Helping Your Teen Deal with Stress

Discover the causes of teenage stress and how to help your teen manage stress.

Kids can be affected by stress, or have sad moods. They can also suffer from depression.

Some estimates say that up to ten percent of children in middle childhood may suffer from depression.

What might stress your child?

Common causes of stress include:

  • arguments between parents or parents splitting up
  • falling out with friends
  • being teased too much
  • being overwhelmed with work or homework
  • school tests
  • holidays

The last item in this list - holidays - may be unexpected. It's not only unpleasant events, but also some happy ones, that can be stressful to a vulnerable child. Even with celebrations, such as holidays and birthdays, some children and teenagers may react by becoming so overexcited that they end up stressed.

Some teens just seem to have a more happy-go-lucky temperament, and deal with most situations appropriately. They can get over disappointments and setbacks readily, and happily go back to dealing with life's challenges. Others find this more difficult - they may become withdrawn emotionally, or completely overreact to events.

Help your teen manage stress

  • Build self-esteem and confidence - show lots of love and affection.
  • Keep your children up-to-date - it's vital for you to keep children informed about what's happening in the family and what's likely to be coming up. Children can become anxious and bewildered at what's happening around them.
  • Look ahead - anticipate incidents that might be stressful for your child and help them as much as possible to prepare for these, such as returning to school after the holidays, exams, or even a holiday. Talk well in advance about the event and any worries your child might have. This can really help to cut down anxiety.
  • Keep an eye on your child for signs that he's finding things too stressful - be alert to any sudden changes in behavior, becoming more aggressive, not sleeping, or changes in diet such as overeating, or appearing to eat nothing. Do all you can to help at an early stage so that matters don't get worse.
  • Talk and listen - encouraging your child to describe how he feels. Use reflective listening to check out what you're hearing, for example: "So you're saying you feel upset when you have too much homework." It's not necessary to solve every problem, but just talking things out can really help.
  • Be realistic - don't have such high expectations for your child that he's completely stressed trying to live up to them.
  • Involve your child - get him to help think up solutions to problems. This gives him a sense that he can make a difference and that things aren't hopeless.
  • Use distraction tactics - a day out having fun somewhere can make a child forget he's upset over a falling out with a friend, or joining a new drama group can soften the blow of not making it onto the swimming team.
  • Encourage independence - achieving things on your own always gives a boost, so you should try not to over-protect your school age child.

Just letting your child play more with other children can often help him to get things in perspective.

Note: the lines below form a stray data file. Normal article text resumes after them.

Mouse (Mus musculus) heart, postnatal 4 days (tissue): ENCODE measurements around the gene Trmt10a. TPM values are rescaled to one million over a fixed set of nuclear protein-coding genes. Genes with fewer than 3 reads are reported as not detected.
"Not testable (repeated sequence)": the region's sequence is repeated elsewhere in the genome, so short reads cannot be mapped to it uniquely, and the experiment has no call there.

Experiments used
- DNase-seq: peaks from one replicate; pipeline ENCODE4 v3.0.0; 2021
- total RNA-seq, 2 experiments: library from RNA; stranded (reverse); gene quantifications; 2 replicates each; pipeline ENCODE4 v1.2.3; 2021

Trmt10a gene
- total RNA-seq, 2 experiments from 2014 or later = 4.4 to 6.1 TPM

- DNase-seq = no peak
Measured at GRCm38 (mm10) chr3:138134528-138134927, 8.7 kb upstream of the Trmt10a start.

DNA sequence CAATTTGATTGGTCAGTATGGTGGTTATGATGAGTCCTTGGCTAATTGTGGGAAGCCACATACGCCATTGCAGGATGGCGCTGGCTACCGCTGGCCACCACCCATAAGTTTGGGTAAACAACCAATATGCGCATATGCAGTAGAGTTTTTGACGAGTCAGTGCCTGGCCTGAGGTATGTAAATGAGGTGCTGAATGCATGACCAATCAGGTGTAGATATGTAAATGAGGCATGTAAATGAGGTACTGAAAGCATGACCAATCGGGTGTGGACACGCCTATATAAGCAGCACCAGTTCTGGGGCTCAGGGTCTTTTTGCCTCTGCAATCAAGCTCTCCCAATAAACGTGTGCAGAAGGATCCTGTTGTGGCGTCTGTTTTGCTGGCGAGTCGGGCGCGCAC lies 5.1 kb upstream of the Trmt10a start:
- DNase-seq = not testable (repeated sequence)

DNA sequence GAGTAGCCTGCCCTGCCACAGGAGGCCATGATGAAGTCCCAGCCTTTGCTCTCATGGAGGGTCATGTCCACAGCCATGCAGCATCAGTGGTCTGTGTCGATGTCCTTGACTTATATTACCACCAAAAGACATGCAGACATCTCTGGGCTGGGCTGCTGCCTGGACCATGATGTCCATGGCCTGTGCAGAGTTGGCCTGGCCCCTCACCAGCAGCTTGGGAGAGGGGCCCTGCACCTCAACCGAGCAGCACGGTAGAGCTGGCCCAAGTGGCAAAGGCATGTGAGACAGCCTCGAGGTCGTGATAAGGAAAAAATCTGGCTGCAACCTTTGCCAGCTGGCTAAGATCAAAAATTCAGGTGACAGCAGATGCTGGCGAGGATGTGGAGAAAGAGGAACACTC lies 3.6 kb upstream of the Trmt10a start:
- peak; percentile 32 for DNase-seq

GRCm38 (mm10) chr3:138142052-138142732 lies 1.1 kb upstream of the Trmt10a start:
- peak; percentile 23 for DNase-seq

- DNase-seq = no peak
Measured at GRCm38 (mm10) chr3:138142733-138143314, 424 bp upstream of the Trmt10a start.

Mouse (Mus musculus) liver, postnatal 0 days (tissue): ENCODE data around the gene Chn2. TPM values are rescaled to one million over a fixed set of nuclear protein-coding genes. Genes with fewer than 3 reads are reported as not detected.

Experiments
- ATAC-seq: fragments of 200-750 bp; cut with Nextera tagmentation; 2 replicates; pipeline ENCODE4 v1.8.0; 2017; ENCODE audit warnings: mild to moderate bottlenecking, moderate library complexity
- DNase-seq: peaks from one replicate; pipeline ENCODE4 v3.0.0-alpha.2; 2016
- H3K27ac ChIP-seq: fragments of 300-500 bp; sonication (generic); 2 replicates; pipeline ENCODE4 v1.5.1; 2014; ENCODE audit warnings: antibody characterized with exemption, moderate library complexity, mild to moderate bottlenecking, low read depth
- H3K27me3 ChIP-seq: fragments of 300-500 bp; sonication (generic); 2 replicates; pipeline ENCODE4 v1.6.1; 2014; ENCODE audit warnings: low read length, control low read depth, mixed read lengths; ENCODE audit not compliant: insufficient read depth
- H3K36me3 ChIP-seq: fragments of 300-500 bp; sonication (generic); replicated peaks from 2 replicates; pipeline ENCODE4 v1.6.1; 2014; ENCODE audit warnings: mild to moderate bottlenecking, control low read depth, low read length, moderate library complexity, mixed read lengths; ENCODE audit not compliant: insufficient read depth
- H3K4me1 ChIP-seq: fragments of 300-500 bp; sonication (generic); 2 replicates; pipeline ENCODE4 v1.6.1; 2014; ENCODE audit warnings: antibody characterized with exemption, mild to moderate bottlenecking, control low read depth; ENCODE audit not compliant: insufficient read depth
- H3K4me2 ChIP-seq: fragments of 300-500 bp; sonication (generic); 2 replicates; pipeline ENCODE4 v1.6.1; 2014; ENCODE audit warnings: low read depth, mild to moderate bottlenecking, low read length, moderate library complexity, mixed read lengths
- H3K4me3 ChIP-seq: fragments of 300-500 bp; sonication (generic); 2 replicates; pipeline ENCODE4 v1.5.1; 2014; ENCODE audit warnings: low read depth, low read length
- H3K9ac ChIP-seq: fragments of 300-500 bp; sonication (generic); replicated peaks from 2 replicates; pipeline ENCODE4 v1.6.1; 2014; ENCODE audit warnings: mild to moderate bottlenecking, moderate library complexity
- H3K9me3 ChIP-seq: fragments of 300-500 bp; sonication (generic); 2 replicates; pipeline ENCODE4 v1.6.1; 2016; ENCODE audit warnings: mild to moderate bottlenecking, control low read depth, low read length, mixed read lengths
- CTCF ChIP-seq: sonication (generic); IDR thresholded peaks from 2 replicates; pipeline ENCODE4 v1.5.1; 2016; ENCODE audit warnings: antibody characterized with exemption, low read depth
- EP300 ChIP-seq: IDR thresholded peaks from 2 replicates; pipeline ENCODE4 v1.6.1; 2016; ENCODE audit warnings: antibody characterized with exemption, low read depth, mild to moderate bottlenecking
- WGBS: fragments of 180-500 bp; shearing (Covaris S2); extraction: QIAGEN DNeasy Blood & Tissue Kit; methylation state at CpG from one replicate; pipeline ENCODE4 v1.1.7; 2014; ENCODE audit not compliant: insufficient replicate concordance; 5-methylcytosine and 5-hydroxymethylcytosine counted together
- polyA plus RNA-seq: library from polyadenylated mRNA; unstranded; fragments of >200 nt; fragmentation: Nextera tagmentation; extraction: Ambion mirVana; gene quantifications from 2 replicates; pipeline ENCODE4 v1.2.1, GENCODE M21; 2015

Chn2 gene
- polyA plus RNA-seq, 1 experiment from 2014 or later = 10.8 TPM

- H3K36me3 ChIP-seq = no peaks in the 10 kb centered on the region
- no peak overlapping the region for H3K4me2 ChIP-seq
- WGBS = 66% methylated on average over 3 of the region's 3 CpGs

Tips to cut down stress

  • Don't put too much pressure on your child to achieve - giving the message that he must do well in tests, or must get into a particular school can create too much stress for some children.
  • Make your own behavior an example of how to handle stressful situations - if you can show that you don't fall apart when things go wrong, this teaches a useful lesson. If you freak out when the car won't start, or when the toast burns, this gives a message that it's all too much.
  • Make sure your child has enough time to chill out - allow time to play, read or watch some TV. Rushing from school to music lessons or a tutor leaves no time to unwind and relax.
  • Slow the pace of life down - you may have become used to rushing around, but your child needs more time to adjust to changes and to take things at his own pace.
  • Don't forget or ignore your child in times of crisis or family change - it's hard for children to imagine what will happen next, and they need you to explain situations patiently to them.
  • It can really help to lower the emotional temperature at home - if everybody is constantly yelling, rushing around and generally creating a stressful atmosphere, this is almost bound to rub off on children.
  • Simple relaxation exercises can help some children - breathing deeply, and going floppy. You could even give your child a relaxing massage.
  • Make sure your child gets enough exercise - set aside enough chances for your child to run around in the fresh air and balance this with making sure he also gets enough relaxing, regular sleep.

Of course, sometimes children have to deal with far more serious problems, such as serious illness, parents divorcing, or even the death of a parent. They will always need help and support from the important adults in their lives at times of major change.

Children often blame themselves for events over which they have no possible control. Just stressing that there's no way they could have influenced things can be a great relief.

If your teenager seems very depressed, or anxiety symptoms carry on for more than a month, it may be best to consider seeking professional help - contact your family doctor or get a referral from your county psychological association.

APA Reference
Staff, H. (2022, January 17). Helping Your Teen Deal with Stress, HealthyPlace. Retrieved on 2024, June 22 from

Last Updated: January 18, 2022

Medically reviewed by Harry Croft, MD

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